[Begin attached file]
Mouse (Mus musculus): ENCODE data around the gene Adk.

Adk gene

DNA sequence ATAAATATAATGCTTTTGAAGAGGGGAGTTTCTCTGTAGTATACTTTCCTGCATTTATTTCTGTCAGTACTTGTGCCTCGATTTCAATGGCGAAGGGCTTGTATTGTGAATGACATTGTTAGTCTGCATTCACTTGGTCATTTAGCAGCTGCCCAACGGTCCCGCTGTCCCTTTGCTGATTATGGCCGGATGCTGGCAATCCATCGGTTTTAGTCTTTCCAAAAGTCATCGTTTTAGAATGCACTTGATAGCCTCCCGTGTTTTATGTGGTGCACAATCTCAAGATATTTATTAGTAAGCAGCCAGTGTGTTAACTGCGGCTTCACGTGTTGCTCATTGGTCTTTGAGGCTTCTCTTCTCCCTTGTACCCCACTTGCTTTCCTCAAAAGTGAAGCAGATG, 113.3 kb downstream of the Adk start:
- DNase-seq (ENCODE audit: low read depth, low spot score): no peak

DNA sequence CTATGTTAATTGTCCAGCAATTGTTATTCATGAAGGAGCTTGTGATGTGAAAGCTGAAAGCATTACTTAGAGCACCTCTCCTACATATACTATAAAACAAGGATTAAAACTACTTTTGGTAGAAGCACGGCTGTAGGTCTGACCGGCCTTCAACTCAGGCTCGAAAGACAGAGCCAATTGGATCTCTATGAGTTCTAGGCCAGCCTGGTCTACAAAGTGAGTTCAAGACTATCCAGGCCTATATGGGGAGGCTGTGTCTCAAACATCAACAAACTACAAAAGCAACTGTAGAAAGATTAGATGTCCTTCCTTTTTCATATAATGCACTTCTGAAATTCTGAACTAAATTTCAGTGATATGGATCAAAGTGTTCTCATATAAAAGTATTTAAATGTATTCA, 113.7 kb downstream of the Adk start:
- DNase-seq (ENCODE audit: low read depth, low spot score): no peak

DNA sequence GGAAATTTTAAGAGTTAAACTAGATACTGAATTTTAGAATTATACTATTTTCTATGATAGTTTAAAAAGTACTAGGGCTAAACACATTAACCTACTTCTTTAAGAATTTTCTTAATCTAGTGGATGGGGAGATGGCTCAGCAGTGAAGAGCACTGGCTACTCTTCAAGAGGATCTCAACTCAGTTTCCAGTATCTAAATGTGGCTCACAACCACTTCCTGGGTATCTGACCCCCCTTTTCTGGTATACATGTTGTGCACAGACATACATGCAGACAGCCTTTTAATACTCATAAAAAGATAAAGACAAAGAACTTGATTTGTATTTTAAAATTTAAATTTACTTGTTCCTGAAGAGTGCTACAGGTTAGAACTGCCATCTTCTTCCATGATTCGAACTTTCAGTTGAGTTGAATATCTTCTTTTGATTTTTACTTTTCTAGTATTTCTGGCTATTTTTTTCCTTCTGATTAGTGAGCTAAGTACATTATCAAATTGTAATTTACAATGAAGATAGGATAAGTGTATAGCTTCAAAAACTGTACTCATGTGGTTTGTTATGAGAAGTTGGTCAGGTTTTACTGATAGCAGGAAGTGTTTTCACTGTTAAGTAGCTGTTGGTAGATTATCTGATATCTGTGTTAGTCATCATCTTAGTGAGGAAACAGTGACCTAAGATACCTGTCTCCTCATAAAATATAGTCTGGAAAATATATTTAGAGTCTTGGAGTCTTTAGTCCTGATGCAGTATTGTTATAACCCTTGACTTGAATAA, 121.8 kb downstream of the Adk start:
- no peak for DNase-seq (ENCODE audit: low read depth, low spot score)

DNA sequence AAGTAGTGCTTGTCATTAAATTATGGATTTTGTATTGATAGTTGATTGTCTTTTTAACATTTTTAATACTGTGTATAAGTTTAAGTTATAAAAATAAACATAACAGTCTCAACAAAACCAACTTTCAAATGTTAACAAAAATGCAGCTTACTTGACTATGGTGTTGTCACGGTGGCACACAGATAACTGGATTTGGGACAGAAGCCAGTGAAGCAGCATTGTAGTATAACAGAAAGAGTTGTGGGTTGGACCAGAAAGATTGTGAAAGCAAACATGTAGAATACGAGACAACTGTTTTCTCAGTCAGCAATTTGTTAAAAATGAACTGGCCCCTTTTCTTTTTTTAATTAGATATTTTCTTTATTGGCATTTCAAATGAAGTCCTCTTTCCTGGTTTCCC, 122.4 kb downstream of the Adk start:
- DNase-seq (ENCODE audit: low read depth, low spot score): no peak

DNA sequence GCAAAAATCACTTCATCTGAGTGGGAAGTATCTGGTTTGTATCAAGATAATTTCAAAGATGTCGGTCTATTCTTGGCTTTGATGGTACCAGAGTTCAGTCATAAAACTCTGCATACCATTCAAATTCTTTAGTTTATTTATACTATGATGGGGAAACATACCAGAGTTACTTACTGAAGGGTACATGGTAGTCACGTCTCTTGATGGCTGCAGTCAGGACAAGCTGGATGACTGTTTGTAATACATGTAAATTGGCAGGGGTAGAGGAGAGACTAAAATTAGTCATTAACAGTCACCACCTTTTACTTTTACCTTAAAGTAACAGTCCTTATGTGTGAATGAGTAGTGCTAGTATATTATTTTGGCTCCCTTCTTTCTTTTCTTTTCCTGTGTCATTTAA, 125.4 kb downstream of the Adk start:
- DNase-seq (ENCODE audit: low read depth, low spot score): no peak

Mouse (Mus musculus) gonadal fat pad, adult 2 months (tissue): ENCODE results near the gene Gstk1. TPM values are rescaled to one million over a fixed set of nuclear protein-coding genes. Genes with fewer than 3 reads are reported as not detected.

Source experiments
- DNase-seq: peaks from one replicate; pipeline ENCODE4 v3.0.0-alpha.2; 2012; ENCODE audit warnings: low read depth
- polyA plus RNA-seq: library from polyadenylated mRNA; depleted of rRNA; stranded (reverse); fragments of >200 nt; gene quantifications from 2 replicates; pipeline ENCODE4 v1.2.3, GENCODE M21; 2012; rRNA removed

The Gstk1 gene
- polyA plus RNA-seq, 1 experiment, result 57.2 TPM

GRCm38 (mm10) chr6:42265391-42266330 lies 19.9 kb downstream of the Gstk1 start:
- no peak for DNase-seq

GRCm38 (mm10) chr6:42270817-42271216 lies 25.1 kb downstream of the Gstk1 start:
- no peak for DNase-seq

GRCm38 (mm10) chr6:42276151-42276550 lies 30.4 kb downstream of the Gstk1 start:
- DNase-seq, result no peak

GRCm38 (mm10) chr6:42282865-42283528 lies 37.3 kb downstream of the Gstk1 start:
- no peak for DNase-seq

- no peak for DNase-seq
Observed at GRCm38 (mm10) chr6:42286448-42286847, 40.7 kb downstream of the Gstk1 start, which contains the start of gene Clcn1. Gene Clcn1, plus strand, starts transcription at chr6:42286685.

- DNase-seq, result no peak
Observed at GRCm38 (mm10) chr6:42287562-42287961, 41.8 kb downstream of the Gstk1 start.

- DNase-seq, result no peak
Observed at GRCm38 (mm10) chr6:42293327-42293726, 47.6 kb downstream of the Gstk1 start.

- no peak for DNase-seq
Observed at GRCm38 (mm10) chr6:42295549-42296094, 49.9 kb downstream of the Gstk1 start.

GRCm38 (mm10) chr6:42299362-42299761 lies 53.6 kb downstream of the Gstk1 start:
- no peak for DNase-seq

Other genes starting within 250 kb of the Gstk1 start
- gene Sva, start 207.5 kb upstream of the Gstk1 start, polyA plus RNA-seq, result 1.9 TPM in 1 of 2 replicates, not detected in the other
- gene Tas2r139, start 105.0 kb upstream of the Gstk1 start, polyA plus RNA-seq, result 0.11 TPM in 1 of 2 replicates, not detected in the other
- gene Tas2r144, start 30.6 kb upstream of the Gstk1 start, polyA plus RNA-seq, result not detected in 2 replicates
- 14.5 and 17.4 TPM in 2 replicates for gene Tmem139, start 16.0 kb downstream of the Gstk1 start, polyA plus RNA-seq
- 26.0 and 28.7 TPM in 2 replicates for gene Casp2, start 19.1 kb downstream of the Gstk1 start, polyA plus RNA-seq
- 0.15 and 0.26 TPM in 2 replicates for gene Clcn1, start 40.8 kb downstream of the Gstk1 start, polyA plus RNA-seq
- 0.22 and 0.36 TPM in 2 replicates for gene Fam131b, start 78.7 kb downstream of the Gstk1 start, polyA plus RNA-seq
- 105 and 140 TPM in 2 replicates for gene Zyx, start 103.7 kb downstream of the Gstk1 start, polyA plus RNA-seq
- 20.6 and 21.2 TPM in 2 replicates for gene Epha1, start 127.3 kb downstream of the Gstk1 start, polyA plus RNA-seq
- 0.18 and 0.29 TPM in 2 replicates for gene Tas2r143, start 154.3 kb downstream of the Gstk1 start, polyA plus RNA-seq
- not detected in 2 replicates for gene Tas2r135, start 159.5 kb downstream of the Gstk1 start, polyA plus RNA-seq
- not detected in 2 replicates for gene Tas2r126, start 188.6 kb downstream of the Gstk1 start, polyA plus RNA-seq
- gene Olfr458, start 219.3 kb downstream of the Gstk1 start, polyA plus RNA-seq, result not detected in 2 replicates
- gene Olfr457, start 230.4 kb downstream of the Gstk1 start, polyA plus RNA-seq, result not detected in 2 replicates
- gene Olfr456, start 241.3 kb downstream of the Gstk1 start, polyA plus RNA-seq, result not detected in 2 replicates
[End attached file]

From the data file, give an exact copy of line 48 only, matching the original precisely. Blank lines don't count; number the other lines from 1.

- not detected in 2 replicates for gene Tas2r135, start 159.5 kb downstream of the Gstk1 start, polyA plus RNA-seq